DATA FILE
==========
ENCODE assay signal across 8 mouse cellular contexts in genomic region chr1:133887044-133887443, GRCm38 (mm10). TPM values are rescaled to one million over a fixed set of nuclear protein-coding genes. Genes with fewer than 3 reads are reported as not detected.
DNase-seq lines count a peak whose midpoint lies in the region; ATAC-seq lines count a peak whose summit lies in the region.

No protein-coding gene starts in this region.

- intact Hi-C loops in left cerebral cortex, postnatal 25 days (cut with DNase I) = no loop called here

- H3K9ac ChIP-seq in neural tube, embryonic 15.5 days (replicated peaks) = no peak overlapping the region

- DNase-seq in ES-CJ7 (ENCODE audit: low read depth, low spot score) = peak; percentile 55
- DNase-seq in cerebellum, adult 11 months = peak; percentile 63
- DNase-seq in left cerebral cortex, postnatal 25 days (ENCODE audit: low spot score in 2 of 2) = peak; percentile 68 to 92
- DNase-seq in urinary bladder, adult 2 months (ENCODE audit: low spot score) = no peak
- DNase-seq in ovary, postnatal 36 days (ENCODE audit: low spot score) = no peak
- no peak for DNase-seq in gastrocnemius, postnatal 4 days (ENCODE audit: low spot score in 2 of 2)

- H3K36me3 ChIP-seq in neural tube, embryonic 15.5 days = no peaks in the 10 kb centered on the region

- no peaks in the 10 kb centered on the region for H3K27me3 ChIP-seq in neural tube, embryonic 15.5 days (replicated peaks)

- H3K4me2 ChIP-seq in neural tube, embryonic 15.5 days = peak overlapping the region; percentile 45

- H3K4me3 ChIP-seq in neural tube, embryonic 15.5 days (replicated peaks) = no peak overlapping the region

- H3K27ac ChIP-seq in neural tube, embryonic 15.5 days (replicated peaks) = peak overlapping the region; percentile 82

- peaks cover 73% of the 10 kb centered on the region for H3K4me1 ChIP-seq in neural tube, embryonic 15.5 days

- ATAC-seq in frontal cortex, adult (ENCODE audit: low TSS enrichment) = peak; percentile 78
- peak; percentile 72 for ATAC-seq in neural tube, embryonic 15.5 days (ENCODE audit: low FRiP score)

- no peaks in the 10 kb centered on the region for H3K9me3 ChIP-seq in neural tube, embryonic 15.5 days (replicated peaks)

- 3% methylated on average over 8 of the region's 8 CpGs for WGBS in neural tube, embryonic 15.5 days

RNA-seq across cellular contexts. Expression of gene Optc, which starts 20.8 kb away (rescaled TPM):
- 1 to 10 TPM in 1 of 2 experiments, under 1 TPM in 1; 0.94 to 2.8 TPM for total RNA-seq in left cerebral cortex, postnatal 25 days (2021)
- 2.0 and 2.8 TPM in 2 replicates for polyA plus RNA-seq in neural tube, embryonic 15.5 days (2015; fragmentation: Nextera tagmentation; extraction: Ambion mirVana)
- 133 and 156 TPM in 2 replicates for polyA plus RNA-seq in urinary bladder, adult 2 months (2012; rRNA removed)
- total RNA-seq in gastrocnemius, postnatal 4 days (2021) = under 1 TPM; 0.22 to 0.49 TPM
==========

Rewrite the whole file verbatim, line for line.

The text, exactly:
ENCODE assay signal across 8 mouse cellular contexts in genomic region chr1:133887044-133887443, GRCm38 (mm10). TPM values are rescaled to one million over a fixed set of nuclear protein-coding genes. Genes with fewer than 3 reads are reported as not detected.
DNase-seq lines count a peak whose midpoint lies in the region; ATAC-seq lines count a peak whose summit lies in the region.

No protein-coding gene starts in this region.

- intact Hi-C loops in left cerebral cortex, postnatal 25 days (cut with DNase I) = no loop called here

- H3K9ac ChIP-seq in neural tube, embryonic 15.5 days (replicated peaks) = no peak overlapping the region

- DNase-seq in ES-CJ7 (ENCODE audit: low read depth, low spot score) = peak; percentile 55
- DNase-seq in cerebellum, adult 11 months = peak; percentile 63
- DNase-seq in left cerebral cortex, postnatal 25 days (ENCODE audit: low spot score in 2 of 2) = peak; percentile 68 to 92
- DNase-seq in urinary bladder, adult 2 months (ENCODE audit: low spot score) = no peak
- DNase-seq in ovary, postnatal 36 days (ENCODE audit: low spot score) = no peak
- no peak for DNase-seq in gastrocnemius, postnatal 4 days (ENCODE audit: low spot score in 2 of 2)

- H3K36me3 ChIP-seq in neural tube, embryonic 15.5 days = no peaks in the 10 kb centered on the region

- no peaks in the 10 kb centered on the region for H3K27me3 ChIP-seq in neural tube, embryonic 15.5 days (replicated peaks)

- H3K4me2 ChIP-seq in neural tube, embryonic 15.5 days = peak overlapping the region; percentile 45

- H3K4me3 ChIP-seq in neural tube, embryonic 15.5 days (replicated peaks) = no peak overlapping the region

- H3K27ac ChIP-seq in neural tube, embryonic 15.5 days (replicated peaks) = peak overlapping the region; percentile 82

- peaks cover 73% of the 10 kb centered on the region for H3K4me1 ChIP-seq in neural tube, embryonic 15.5 days

- ATAC-seq in frontal cortex, adult (ENCODE audit: low TSS enrichment) = peak; percentile 78
- peak; percentile 72 for ATAC-seq in neural tube, embryonic 15.5 days (ENCODE audit: low FRiP score)

- no peaks in the 10 kb centered on the region for H3K9me3 ChIP-seq in neural tube, embryonic 15.5 days (replicated peaks)

- 3% methylated on average over 8 of the region's 8 CpGs for WGBS in neural tube, embryonic 15.5 days

RNA-seq across cellular contexts. Expression of gene Optc, which starts 20.8 kb away (rescaled TPM):
- 1 to 10 TPM in 1 of 2 experiments, under 1 TPM in 1; 0.94 to 2.8 TPM for total RNA-seq in left cerebral cortex, postnatal 25 days (2021)
- 2.0 and 2.8 TPM in 2 replicates for polyA plus RNA-seq in neural tube, embryonic 15.5 days (2015; fragmentation: Nextera tagmentation; extraction: Ambion mirVana)
- 133 and 156 TPM in 2 replicates for polyA plus RNA-seq in urinary bladder, adult 2 months (2012; rRNA removed)
- total RNA-seq in gastrocnemius, postnatal 4 days (2021) = under 1 TPM; 0.22 to 0.49 TPM